# Focus on Math

## Helping children become mathematicians!

### Math Camp: K-1 (2011) August 27, 2011

Thank you to all the wonderful participants in yesterday’s Math Camp session! Judging by the sense of excitement that was in the room by the end of the workshop, I know you were taking away with you some great ideas for the new school year.

Remember that much of what you do in Kindergarten and Grade 1 needs to centre around number relationships (primarily these: whole-part-part*; anchoring numbers of 5 and 10; one and two more/one and two less; and visual-spatial relationships.) It is as children have numerous opportunities to explore these relationships that they begin to develop number sense.

* Do note that I prefer the term “whole-part-part” to the more common “part-part-whole”. The emphasis in this number relationship is the pulling apart of a number, not the pushing together of two parts to make a larger whole. Primary teachers may make a connection to a similar distinction in reading, namely the difference between decoding and encoding words. They denote two very different processes. Traditionally in math the emphasis has been placed on “encoding” numbers, or adding them together, with little or no emphasis given to to “decoding” numbers or pulling them apart. Children need repeated practice in pulling numbers apart in different ways. We want them to notice that in different circumstances, different parts are more beneficial.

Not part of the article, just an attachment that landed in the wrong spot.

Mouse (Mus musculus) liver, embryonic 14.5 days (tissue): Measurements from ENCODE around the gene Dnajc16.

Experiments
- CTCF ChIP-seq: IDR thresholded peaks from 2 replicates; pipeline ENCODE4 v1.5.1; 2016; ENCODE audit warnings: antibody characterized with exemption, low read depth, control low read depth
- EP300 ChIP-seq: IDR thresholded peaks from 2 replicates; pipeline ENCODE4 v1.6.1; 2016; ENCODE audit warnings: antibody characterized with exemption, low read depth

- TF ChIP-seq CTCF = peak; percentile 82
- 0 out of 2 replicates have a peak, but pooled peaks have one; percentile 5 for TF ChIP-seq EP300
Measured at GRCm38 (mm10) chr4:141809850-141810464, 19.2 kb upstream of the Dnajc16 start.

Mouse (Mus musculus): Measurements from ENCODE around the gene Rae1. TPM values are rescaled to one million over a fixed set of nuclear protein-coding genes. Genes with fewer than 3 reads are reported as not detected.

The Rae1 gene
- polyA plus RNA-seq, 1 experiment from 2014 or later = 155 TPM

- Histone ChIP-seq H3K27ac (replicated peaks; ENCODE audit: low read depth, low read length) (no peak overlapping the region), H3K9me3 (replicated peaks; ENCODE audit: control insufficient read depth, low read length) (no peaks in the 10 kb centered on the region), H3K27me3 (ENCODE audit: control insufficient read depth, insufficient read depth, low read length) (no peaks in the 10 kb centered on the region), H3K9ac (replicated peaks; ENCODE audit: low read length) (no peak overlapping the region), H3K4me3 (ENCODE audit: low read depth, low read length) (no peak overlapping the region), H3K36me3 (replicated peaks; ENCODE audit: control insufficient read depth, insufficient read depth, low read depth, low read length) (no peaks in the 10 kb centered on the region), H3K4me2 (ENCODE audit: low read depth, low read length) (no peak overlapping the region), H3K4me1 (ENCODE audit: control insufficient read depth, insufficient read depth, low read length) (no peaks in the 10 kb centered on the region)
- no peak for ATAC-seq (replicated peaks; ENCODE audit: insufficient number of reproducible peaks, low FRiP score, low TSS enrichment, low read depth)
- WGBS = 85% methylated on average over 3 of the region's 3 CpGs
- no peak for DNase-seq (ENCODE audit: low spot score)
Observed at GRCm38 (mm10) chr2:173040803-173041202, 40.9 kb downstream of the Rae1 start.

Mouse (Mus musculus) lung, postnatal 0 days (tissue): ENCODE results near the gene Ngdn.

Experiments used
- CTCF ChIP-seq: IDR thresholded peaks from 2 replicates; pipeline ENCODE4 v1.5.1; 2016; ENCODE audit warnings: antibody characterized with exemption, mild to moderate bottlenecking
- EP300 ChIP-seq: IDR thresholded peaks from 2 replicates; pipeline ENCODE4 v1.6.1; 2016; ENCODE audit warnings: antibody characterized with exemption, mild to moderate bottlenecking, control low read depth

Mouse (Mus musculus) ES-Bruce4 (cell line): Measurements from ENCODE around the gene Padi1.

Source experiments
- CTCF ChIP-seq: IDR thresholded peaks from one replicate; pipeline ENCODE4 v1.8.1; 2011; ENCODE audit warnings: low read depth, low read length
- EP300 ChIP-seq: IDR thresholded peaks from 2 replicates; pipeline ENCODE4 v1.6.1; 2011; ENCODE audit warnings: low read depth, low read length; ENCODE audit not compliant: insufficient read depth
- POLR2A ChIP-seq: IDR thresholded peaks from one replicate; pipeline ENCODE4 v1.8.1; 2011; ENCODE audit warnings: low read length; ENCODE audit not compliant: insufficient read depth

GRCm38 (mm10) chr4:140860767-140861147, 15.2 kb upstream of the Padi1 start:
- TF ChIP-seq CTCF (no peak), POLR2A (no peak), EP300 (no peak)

As promised in the workshop, I am posting links for the blackline masters that we referred to during the workshop. I hope up you make good use of them! (Click on any item below to download the file.)

dominoes (large) template
small dot cards template
large dot cards – 1       NOTE: these large, demonstration-sized dot cards appear to go off the page.
large dot cards – 2       That is normal. There are only two large cards fully on each page.
large dot cards – 3       Ignore the stuff on the sides! The two that matter are there!
student ten frames
teacher ten frames
blank 5 frames
blank 10 frames
folding whole-part-part cards

As always, let me know if I can be of more specific help.

Mathematically yours,
Carollee